The problem is that we tend to get sucked in by the laggards and skeptics. We can easily get derailed and end up wasting energy by focusing on things like: How do we reach the hard to reach? or How do we get the naysayers on board? The key is to instead focus on engaging the left side of the curve; these people can help build momentum and influence others.

Putting This Into Action Real-Time
Recently, we were facilitating the initial session of our Developing a Leadership Mindset (DALM) program for a team. They had struggled with workplace culture issues for years. After the departure of two toxic employees, the leaders felt it was good timing to do a bit of a reset and leverage DALM to improve psychological safety, communication and overall team effectiveness. We had numerous conversations with the leaders of the team on how to tee up the work; this included conveying the purpose and intent of DALM, expectations regarding participation, and logistics on timing, schedules and pre-work.

We knew going into this engagement that it would be challenging. Their pre-psychological safety scores were fairly low, and we knew a few of the individuals on the team tended to be negative and vocal. So we teed it up with a bit more context than we usually do to further normalize the messiness of being human and give a greater sense of the WHY for doing the work and how DALM can help. Then we used an online tool to do container-building; this is where we have everyone anonymously answer key questions on what a successful experience looks like, what will get in their way and more so we have guideposts to nurture the work. This is an important aspect of any vulnerability-based, courage-building work, and we ask everyone for their permission to tend to the armored behaviors that they identified that will get in the way if they show up during any of the sessions.

Given that this is a team that didn’t choose to sign up for DALM, we know that we would likely be dealing with the typical Law of Diffusion of Innovation in terms of engagement and people leaning into the work.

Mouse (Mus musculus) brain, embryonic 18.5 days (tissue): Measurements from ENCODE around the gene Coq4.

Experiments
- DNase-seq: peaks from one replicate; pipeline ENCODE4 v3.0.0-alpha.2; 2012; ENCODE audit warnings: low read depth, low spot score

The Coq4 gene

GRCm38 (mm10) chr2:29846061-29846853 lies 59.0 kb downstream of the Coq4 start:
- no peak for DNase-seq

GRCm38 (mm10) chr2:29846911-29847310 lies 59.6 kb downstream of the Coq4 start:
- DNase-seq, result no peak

• About ¼ of the participants expressed hope, gratitude and excitement for DALM and what it would do for their team.
  • About ½ to ⅔ of the participants ranged from neutral to cautious optimism.
  • And about ⅛ of the participants showed up as laggards and vocal critics – bashing the “psychobabble” content and following up in a team meeting later that week complaining about how pointless DALM was and that it is a waste of their time. 

It had been a while since we had experienced such strong laggards, so it initially took us back a bit. Then we took a deep breath and leaned in with grace and empathy for the armor these individuals were hiding behind and how deeply uncomfortable they clearly were with being invited to step into the arena and into a space of adaptive change.

The next week, we met with the leader of the team who was also struggling with what to do about the small but vocal group. As we spoke, we asked the leader, “Is this the first time these individuals have pushed back on developmental work?” The leader responded that this behavior is the standard, go-to for these individuals and that they tend to derail any significant change. So why would it be surprising that they would show up any differently for DALM?

We encouraged the leader to use the 5 C’s to clarify the purpose and expectations with the team regarding their participation in the DALM program. Having that clarity of vision and purpose is a key part of making adaptive change feel safer. When we facilitated the second session with the group, the number of vocal laggards decreased, and more people were leaning into the work and expressing hope. This is what typically happens. And, we know by the end there still may be one or two holdouts, but we can’t derail the rest of the group by giving those individuals energy. Instead, surround them with people who are leaning into the change and know it will take its course from there.

One thing that is important to acknowledge is that part of us being able to grow and become stronger, better versions of ourselves (individually and collectively) requires that we are able to sit with people who are different from us, lean in and listen. Diverse and dissenting perspectives can help us think critically and unlearn and relearn to help us better navigate adaptive challenges and a VUCA (volatile, uncertain, complex, and ambiguous) world.

And, that’s not the same with those who show up as critics – casting judgment and blame without ever leaning in to learn and think critically. This is an important distinction because there will ALWAYS be some people who show up as critics; it’s unavoidable. The key is to not get sucked in by them. Plan that in any group, there will be some. Instead, focus on leveraging your innovators and early adopters to build momentum and energy and find the critical mass tipping point as the early and late adopters eventually come on board.

Stay HUMAN. Stay connected. Stay safe. Show Up as a Leader.